Southern Sustainable Agriculture Working Group          |          July 2017
All Fried:
Carolina Fish Camps

By Ava Lowrey

Before international influences reached Charlotte, a previous wave of immigrants made their way to Queen City from the mountains and rural farms of the Carolinas and Appalachia. As textile mills sprung up across Gaston and Mecklenburg counties, so too did new communities of textile mill workers and their families. Fish camps emerged as a communal space centered around good food and company.

This Southern Foodways Alliance documentary, All Fried: Carolina Fish Camps, explores the relationship between these textile mill communities and the Carolina fish camps the region has become known for.

Watch the Video
Arkansas Tries To Stop An Epidemic Of Herbicide Damage

Arkansas's pesticide regulators have stepped into the middle of an epic battle between weeds and chemicals, which has now morphed into a battle between farmers. Hundreds of farmers say their crops have been damaged by a weedkiller that was sprayed on neighboring fields. The tension has even led to a farmer's murder. Today, the Arkansas Plant Board voted to impose an unprecedented ban on that chemical.

"It's fracturing the agricultural community. You either have to choose to be on the side of using the product, or on the side of being damaged by the product," says David Hundley, who manages grain production for
Ozark Mountain Poultry in Bay, Arkansas.
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Why We Can't Talk About Race in Food

Five writers shine a light on relentless, coordinated efforts by internet trolls to silence race analysis in food writing.

"We've arrived at an interesting moment in food media. For so long, the lens through which food was viewed and documented was a fundamentally European one," said Stephen Satterfield, sommelier, urban farmer, and food writer. "But as we've grown more serious about our dining, the way we consume food has evolved from something that defines our interest to something that defines us. Some now see 'food as identity' and many are beginning to acknowledge the limits of seeing delicious food as the exclusive terrain of white men."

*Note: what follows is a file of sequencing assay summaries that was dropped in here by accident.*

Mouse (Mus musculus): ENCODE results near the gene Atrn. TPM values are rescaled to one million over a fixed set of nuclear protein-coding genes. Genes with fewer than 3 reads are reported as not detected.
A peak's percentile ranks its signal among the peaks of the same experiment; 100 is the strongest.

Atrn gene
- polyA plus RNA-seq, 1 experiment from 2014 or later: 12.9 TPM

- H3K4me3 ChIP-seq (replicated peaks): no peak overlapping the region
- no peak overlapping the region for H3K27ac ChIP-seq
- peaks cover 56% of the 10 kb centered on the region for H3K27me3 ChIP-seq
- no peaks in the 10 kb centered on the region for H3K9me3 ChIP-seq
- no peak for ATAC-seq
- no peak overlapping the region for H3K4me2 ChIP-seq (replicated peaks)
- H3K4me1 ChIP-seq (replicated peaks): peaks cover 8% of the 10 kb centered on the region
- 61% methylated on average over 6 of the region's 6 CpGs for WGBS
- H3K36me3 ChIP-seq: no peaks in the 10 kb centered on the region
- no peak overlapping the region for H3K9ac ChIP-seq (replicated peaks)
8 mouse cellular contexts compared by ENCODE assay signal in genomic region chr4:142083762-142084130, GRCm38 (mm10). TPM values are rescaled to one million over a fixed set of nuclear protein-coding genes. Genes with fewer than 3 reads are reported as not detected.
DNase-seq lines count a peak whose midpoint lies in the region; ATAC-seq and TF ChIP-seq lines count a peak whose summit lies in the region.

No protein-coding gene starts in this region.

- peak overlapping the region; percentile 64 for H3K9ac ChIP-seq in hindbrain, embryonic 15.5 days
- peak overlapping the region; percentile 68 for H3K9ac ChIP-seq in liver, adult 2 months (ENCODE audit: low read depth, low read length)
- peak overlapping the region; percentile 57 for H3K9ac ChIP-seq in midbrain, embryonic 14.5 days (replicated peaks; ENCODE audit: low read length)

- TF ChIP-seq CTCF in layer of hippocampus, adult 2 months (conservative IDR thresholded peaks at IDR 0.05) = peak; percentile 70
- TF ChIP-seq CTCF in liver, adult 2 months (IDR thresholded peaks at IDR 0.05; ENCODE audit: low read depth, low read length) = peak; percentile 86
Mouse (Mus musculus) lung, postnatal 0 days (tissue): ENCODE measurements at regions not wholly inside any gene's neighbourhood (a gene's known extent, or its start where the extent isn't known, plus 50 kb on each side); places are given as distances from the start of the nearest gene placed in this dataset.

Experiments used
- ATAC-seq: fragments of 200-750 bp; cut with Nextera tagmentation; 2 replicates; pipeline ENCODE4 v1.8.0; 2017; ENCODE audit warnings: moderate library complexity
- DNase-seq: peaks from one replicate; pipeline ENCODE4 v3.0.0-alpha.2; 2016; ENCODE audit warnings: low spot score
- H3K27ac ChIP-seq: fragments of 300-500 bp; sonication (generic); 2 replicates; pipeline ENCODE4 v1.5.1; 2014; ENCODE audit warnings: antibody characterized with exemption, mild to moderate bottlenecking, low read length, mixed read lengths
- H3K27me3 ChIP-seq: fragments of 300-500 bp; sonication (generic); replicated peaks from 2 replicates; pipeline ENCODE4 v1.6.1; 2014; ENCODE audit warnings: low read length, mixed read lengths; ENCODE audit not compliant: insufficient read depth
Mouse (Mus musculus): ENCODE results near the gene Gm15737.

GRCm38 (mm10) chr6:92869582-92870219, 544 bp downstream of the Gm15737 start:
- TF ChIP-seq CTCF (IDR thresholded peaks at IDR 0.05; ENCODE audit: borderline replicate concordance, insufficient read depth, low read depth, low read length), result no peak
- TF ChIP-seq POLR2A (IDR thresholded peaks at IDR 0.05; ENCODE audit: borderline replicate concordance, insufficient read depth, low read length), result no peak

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It All Went Down in a Parking Lot During Hillbilly Days...

By Sister Kathy Curtis

This is a true story of a New York chef committed to creating delicious local food prepared with environmentally responsible practices, touring eastern Kentucky with a country music star, and looking for locally-grown produce to prepare a large dinner. But he is not the only character in this story. Enter the local cast of characters: the extension agent, farmers, chefs, and those in the know about sustainable foods. It takes a lot of people to create a food system.

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A Crop for the Back Forty

By Matt Lollar

Cassava, also called yuca (not to be confused with the ornamental plant Yucca), tapioca, or manioc, is a tropical root crop native to South America. The cassava root is generally boiled like a potato, and the leaves are utilized in soups or stews.
Cassava is a versatile food staple served throughout the tropical world, but it could provide something unique for your customers. Given the interest in local foods, it may be a good specialty crop to try on your farm. Whether you are interested in exploring new markets, or you just like growing different types of produce, you might want to give cassava a try.

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PCAN (Policy Collaborative Action Network) Call:
July 18, 2017 at 7 p.m.Eastern
  1. Introductions
  2. Policy Updates
    a. National
    b. State
  3. Policy Discussions:
    Developing a policy platform for an organization
  4. Upcoming NSAC/SSAWG Farm Bill Webinar Series
  5. Annual Conference Planning
  6. Open Floor
  7. Next Call
  8. Adjourn
Contact to join this call. 
SAWG Seeks Board Nominations

The Southern Sustainable Agriculture Working Group Board of Directors is accepting applicants for consideration of a board appointment beginning in March 2018, and through March 2021. In a letter of interest, include a summary of your skills and experience as relevant to a SSAWG board appointment and your history and current involvement with SSAWG. Application Deadline: August 15, 2017.
Our Mission

Southern Sustainable Agriculture Working Group's mission is to empower and inspire farmers, individuals, and communities in the South to create an agricultural system that is ecologically sound, economically viable, socially just, and humane. Because sustainable solutions depend on the involvement of the entire community, Southern SAWG is committed to including all persons in the South without bias.
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